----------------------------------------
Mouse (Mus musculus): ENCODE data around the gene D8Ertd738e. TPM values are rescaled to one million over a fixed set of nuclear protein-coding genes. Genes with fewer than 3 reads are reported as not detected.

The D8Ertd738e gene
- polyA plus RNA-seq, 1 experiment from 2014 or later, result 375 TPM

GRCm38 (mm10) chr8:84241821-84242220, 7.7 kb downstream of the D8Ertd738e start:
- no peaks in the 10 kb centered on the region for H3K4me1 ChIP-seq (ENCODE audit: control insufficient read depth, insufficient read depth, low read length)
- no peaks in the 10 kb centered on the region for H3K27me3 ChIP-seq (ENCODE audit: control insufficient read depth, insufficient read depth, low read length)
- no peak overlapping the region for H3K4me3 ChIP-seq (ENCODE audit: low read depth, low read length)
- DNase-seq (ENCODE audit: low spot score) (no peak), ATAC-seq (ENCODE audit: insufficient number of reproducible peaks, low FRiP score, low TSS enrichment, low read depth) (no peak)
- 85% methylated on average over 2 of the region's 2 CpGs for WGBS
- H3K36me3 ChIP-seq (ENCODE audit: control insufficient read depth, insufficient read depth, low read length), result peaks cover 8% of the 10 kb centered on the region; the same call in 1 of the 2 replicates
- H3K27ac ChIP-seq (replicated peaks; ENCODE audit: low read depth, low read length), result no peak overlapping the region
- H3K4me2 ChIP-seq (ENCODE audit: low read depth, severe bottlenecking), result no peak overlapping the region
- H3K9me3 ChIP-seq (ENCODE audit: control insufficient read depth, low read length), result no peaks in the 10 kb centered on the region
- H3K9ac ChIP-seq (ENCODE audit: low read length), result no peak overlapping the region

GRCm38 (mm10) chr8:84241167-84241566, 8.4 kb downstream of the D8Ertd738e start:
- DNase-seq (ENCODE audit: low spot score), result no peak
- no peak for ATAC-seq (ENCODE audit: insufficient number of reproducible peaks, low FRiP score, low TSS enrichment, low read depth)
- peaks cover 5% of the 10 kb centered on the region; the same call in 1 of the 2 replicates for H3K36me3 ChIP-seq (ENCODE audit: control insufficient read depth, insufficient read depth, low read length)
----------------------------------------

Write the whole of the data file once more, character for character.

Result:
Mouse (Mus musculus): ENCODE data around the gene D8Ertd738e. TPM values are rescaled to one million over a fixed set of nuclear protein-coding genes. Genes with fewer than 3 reads are reported as not detected.

The D8Ertd738e gene
- polyA plus RNA-seq, 1 experiment from 2014 or later, result 375 TPM

GRCm38 (mm10) chr8:84241821-84242220, 7.7 kb downstream of the D8Ertd738e start:
- no peaks in the 10 kb centered on the region for H3K4me1 ChIP-seq (ENCODE audit: control insufficient read depth, insufficient read depth, low read length)
- no peaks in the 10 kb centered on the region for H3K27me3 ChIP-seq (ENCODE audit: control insufficient read depth, insufficient read depth, low read length)
- no peak overlapping the region for H3K4me3 ChIP-seq (ENCODE audit: low read depth, low read length)
- DNase-seq (ENCODE audit: low spot score) (no peak), ATAC-seq (ENCODE audit: insufficient number of reproducible peaks, low FRiP score, low TSS enrichment, low read depth) (no peak)
- 85% methylated on average over 2 of the region's 2 CpGs for WGBS
- H3K36me3 ChIP-seq (ENCODE audit: control insufficient read depth, insufficient read depth, low read length), result peaks cover 8% of the 10 kb centered on the region; the same call in 1 of the 2 replicates
- H3K27ac ChIP-seq (replicated peaks; ENCODE audit: low read depth, low read length), result no peak overlapping the region
- H3K4me2 ChIP-seq (ENCODE audit: low read depth, severe bottlenecking), result no peak overlapping the region
- H3K9me3 ChIP-seq (ENCODE audit: control insufficient read depth, low read length), result no peaks in the 10 kb centered on the region
- H3K9ac ChIP-seq (ENCODE audit: low read length), result no peak overlapping the region

GRCm38 (mm10) chr8:84241167-84241566, 8.4 kb downstream of the D8Ertd738e start:
- DNase-seq (ENCODE audit: low spot score), result no peak
- no peak for ATAC-seq (ENCODE audit: insufficient number of reproducible peaks, low FRiP score, low TSS enrichment, low read depth)
- peaks cover 5% of the 10 kb centered on the region; the same call in 1 of the 2 replicates for H3K36me3 ChIP-seq (ENCODE audit: control insufficient read depth, insufficient read depth, low read length)